Neither are newly required forms of security effectively addressed by thinking about issues in terms of the traditional focus on threats or emergencies to which states respond once they occur. As Harrington and Shearing put it: “[d]eclaring the exceptionalism as justification to circumvent or dismiss legal, societal, and political norms is a dangerous maneuver and one that is unlikely to effectively guide us as we learn to live in the Anthropocene” (p 115). This requires rethinking of how we understand ourselves in the world. We must recognize that the modern assumptions of a humanity in many ways separate from the rest of the world, of nature separate from culture, no longer makes sense. We are making an increasingly artificial world.

What is not clear is what set of categories are now most appropriate to address this Anthropocene security situation faced by all members of the United Nations. There is much work to do on the part of academics interested in imaginative thinking about the future, and in how to rework security in these new circumstances. The authors of Security in the Anthropocene do not pull their punches in the conclusion. “The Anthropocene is a monumental security problem, yet we lack the conceptual resources to effectively deal with it. We cannot see it. We cannot think it. Even if we could, the conditions of the new human age are of such a magnitude that our interventions will never be able to fully meet its challenges” (p. 141).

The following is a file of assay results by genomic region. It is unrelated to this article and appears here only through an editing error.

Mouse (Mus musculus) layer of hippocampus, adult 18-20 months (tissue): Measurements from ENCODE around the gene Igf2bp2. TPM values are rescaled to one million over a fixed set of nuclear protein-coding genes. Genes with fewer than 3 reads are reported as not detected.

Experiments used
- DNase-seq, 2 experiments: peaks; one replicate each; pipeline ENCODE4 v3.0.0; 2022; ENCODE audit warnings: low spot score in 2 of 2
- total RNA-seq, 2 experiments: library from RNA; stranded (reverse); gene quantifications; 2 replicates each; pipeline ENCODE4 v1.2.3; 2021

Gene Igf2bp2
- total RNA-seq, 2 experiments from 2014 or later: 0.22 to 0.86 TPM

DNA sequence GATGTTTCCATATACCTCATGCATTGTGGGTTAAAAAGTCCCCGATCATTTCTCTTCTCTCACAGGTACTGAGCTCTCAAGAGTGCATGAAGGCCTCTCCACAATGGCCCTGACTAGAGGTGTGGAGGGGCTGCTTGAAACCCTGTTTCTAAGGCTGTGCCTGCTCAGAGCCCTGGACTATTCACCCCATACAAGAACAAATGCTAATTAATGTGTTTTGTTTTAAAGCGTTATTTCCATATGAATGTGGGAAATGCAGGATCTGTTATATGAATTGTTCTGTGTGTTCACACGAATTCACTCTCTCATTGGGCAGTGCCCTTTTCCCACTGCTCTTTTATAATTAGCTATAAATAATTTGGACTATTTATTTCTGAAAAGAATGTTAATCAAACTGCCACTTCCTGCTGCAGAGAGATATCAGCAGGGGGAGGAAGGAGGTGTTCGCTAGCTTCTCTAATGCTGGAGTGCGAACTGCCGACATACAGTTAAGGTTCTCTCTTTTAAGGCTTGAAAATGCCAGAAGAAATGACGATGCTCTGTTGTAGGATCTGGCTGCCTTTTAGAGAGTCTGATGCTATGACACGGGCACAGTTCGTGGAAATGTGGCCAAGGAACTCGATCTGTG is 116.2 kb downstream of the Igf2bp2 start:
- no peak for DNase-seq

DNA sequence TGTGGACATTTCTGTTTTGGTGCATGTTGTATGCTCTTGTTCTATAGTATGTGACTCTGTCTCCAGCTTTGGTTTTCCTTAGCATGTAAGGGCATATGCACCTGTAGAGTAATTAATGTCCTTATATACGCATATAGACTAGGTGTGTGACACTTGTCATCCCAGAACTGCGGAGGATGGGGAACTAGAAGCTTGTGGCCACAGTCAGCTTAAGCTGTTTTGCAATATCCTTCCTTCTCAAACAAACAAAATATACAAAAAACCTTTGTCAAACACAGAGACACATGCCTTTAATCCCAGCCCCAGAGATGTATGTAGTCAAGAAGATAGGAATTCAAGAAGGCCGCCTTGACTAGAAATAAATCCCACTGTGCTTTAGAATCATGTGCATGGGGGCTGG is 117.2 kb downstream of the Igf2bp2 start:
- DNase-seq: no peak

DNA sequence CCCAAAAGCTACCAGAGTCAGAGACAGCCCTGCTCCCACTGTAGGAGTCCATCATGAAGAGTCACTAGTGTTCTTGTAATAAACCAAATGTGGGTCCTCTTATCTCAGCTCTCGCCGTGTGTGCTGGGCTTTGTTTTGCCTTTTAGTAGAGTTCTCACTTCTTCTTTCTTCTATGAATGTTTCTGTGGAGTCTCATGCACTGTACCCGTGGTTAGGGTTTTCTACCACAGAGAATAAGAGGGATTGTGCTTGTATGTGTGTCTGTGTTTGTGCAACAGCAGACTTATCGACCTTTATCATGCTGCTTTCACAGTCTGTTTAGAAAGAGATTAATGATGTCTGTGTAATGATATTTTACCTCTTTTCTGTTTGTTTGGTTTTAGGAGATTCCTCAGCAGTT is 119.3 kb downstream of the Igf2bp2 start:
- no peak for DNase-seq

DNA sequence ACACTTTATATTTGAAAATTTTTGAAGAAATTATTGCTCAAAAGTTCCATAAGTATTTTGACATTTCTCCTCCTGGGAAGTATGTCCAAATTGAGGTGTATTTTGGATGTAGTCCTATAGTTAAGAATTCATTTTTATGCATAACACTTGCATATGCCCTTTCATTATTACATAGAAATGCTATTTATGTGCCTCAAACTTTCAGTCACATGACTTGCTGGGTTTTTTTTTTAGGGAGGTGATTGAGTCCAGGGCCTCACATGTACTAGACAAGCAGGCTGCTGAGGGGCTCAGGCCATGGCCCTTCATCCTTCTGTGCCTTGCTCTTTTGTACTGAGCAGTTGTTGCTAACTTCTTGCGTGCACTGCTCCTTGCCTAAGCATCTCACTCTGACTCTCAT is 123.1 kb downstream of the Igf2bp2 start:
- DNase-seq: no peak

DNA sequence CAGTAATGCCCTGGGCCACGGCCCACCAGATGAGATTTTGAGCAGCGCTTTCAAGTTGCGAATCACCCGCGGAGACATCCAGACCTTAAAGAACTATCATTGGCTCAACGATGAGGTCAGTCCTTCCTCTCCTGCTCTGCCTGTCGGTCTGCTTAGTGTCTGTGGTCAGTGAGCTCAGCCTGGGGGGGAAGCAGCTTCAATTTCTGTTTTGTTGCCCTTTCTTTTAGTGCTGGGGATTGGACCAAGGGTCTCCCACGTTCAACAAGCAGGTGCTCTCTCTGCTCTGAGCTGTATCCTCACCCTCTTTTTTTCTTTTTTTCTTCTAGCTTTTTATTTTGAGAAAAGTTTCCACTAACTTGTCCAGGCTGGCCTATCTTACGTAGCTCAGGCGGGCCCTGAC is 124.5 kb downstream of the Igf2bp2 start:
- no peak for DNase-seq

General Assembly Discusses Climate Change, Sustainable Development Agenda. photo credit: UN Photo/Rick Bajornas.

But while the scale of the security in the Anthropocene problem may seem intimidating, the necessity to revisit twentieth century assumptions is not something that can be postponed. The increasing instabilities in the climate system, which are showing up as more extreme events with catastrophic consequences, such as the need to evacuate the whole island of Barbuda after it was devastated by hurricanes in 2017, or to deal with wildfires in Los Angeles later in the year, makes thinking anew about what causes human insecurity, and the role of international institutions in making a safer world in coming decades, all the more pressing for scholars and practitioners.

This passionate and extremely well written volume should be read by all of us interested in such questions. It cannot provide a clearly formulated set of policy solutions, but it very effectively begins the necessary and urgent task of focusing our collective attention on how to rethink security in the Anthropocene.